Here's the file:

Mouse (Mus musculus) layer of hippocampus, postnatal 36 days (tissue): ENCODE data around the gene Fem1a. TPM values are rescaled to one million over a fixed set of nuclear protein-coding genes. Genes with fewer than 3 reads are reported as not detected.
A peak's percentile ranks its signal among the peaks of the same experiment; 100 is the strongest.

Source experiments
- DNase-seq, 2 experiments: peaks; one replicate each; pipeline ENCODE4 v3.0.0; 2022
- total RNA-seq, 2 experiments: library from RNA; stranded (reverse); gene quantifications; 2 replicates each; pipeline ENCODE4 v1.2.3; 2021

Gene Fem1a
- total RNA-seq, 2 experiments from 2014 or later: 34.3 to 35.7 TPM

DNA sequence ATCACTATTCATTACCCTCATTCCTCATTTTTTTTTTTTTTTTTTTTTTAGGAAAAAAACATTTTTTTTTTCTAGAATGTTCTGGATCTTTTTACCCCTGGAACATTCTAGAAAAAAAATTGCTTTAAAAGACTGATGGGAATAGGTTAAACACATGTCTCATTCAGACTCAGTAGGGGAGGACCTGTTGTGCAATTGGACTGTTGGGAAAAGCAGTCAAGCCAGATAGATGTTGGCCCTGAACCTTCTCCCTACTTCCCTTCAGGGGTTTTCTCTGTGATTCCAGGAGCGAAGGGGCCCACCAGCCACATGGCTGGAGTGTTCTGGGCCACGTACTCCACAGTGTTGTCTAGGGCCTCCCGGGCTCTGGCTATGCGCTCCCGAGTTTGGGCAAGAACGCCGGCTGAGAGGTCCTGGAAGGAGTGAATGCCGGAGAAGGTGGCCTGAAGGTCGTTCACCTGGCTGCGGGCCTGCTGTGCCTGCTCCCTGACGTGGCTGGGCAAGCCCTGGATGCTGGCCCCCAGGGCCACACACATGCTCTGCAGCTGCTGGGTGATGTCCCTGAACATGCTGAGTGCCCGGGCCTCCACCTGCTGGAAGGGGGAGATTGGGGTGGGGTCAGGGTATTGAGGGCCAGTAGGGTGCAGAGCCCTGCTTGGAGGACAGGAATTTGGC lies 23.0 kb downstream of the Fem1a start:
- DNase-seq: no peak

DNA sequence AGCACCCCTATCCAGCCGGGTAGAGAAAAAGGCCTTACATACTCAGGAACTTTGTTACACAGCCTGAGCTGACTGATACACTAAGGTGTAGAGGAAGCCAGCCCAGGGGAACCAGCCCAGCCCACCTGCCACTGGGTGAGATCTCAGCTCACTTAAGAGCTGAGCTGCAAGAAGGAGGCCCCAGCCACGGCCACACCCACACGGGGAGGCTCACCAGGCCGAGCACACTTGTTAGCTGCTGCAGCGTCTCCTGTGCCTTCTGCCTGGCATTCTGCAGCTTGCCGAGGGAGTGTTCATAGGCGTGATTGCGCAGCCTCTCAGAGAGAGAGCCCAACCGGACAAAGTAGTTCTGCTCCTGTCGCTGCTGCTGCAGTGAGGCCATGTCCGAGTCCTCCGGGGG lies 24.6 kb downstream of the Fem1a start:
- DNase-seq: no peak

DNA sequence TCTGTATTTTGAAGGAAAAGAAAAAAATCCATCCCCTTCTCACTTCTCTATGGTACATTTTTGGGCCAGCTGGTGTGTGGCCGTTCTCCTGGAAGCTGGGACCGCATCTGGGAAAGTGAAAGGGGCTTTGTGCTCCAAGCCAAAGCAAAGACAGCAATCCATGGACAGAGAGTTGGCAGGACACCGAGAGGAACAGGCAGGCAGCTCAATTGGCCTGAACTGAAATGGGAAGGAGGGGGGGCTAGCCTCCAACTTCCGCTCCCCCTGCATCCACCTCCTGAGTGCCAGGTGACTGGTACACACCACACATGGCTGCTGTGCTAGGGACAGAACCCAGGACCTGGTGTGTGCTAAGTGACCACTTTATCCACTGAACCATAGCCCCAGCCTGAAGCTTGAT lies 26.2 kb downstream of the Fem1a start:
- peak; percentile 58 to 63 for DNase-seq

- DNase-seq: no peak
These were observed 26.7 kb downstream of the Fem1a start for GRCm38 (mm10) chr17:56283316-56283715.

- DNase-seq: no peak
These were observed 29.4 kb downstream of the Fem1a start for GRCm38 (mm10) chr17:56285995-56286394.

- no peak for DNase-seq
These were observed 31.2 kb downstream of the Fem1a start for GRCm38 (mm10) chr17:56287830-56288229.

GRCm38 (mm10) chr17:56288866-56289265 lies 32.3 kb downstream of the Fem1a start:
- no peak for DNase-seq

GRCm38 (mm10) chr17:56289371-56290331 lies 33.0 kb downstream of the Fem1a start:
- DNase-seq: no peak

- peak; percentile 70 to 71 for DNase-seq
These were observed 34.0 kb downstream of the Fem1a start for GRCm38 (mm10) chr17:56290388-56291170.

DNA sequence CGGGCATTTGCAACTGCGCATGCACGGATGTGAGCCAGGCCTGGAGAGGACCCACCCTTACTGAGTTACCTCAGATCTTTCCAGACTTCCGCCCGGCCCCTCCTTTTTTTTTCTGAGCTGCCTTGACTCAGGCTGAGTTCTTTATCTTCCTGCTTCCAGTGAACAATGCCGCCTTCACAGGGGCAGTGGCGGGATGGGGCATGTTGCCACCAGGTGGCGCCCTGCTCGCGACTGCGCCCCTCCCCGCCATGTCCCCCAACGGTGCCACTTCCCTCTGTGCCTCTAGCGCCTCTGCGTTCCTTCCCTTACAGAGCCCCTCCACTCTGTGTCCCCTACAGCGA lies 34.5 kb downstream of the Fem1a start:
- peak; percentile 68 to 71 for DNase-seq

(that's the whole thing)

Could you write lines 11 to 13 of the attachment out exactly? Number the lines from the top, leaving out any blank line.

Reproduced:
- DNase-seq: no peak

DNA sequence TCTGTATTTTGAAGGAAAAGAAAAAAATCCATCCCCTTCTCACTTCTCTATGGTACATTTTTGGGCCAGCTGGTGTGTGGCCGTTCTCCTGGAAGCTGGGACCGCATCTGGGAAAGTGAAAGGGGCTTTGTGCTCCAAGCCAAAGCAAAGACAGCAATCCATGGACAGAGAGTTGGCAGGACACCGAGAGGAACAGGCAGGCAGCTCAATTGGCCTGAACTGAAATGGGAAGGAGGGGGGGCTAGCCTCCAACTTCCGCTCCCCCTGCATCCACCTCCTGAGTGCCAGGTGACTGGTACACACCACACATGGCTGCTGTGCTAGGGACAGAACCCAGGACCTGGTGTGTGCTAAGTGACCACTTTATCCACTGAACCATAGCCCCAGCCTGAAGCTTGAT lies 26.2 kb downstream of the Fem1a start:
- peak; percentile 58 to 63 for DNase-seq